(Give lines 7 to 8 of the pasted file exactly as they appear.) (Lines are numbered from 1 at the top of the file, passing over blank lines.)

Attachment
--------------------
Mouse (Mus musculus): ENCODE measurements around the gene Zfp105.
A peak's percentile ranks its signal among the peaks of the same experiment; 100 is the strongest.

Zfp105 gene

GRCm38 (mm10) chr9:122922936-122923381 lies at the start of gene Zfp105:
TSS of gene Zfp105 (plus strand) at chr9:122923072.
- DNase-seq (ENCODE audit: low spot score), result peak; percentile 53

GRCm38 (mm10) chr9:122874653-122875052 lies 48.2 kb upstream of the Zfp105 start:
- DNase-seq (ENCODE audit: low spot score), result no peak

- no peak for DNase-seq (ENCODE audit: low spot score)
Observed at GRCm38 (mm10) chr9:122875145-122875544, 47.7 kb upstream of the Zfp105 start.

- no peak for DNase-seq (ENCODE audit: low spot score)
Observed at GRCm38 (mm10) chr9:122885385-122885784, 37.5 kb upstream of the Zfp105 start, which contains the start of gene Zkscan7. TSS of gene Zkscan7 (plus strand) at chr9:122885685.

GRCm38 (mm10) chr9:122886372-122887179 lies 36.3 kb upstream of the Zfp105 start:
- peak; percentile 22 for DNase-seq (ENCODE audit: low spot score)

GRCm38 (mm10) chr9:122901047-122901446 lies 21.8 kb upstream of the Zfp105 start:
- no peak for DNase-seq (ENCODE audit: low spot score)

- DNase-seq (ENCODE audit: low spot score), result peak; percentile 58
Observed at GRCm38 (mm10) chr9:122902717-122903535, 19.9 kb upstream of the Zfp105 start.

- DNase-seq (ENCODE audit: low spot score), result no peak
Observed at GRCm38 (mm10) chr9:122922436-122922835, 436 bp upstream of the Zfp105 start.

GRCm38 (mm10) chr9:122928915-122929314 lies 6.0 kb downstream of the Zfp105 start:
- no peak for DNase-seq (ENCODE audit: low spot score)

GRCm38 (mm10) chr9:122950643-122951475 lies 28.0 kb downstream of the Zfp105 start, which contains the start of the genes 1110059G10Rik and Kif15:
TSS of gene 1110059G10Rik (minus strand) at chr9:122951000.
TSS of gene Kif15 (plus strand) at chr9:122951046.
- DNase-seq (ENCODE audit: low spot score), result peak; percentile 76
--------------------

GRCm38 (mm10) chr9:122874653-122875052 lies 48.2 kb upstream of the Zfp105 start:
- DNase-seq (ENCODE audit: low spot score), result no peak